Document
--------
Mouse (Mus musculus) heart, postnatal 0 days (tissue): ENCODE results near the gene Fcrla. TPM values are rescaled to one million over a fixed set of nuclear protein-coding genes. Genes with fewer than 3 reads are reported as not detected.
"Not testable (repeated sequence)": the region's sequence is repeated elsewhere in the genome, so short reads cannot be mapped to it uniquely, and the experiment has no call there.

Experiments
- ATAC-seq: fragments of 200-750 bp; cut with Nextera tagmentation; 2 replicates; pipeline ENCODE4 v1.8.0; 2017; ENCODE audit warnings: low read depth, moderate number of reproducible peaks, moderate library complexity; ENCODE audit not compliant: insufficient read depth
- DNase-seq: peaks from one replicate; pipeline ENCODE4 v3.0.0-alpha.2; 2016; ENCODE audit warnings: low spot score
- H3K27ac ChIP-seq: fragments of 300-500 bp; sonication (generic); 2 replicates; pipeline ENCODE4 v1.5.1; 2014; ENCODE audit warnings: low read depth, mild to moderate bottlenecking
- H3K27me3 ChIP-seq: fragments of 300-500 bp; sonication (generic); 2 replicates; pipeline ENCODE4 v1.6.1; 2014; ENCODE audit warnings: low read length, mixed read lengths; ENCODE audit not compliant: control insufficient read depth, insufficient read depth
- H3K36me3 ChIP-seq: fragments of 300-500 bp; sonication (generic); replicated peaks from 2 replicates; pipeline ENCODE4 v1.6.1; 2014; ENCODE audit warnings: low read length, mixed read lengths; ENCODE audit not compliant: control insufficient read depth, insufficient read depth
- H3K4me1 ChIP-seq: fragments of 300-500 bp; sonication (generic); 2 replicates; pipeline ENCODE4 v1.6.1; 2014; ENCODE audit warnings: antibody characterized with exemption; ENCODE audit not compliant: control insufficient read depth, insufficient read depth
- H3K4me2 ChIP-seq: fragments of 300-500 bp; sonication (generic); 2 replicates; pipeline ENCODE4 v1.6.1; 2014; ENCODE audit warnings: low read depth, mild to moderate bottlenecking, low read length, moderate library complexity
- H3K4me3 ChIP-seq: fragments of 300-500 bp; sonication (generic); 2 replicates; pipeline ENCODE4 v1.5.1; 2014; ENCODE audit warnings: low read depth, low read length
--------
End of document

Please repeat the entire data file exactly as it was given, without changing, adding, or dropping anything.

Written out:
Mouse (Mus musculus) heart, postnatal 0 days (tissue): ENCODE results near the gene Fcrla. TPM values are rescaled to one million over a fixed set of nuclear protein-coding genes. Genes with fewer than 3 reads are reported as not detected.
"Not testable (repeated sequence)": the region's sequence is repeated elsewhere in the genome, so short reads cannot be mapped to it uniquely, and the experiment has no call there.

Experiments
- ATAC-seq: fragments of 200-750 bp; cut with Nextera tagmentation; 2 replicates; pipeline ENCODE4 v1.8.0; 2017; ENCODE audit warnings: low read depth, moderate number of reproducible peaks, moderate library complexity; ENCODE audit not compliant: insufficient read depth
- DNase-seq: peaks from one replicate; pipeline ENCODE4 v3.0.0-alpha.2; 2016; ENCODE audit warnings: low spot score
- H3K27ac ChIP-seq: fragments of 300-500 bp; sonication (generic); 2 replicates; pipeline ENCODE4 v1.5.1; 2014; ENCODE audit warnings: low read depth, mild to moderate bottlenecking
- H3K27me3 ChIP-seq: fragments of 300-500 bp; sonication (generic); 2 replicates; pipeline ENCODE4 v1.6.1; 2014; ENCODE audit warnings: low read length, mixed read lengths; ENCODE audit not compliant: control insufficient read depth, insufficient read depth
- H3K36me3 ChIP-seq: fragments of 300-500 bp; sonication (generic); replicated peaks from 2 replicates; pipeline ENCODE4 v1.6.1; 2014; ENCODE audit warnings: low read length, mixed read lengths; ENCODE audit not compliant: control insufficient read depth, insufficient read depth
- H3K4me1 ChIP-seq: fragments of 300-500 bp; sonication (generic); 2 replicates; pipeline ENCODE4 v1.6.1; 2014; ENCODE audit warnings: antibody characterized with exemption; ENCODE audit not compliant: control insufficient read depth, insufficient read depth
- H3K4me2 ChIP-seq: fragments of 300-500 bp; sonication (generic); 2 replicates; pipeline ENCODE4 v1.6.1; 2014; ENCODE audit warnings: low read depth, mild to moderate bottlenecking, low read length, moderate library complexity
- H3K4me3 ChIP-seq: fragments of 300-500 bp; sonication (generic); 2 replicates; pipeline ENCODE4 v1.5.1; 2014; ENCODE audit warnings: low read depth, low read length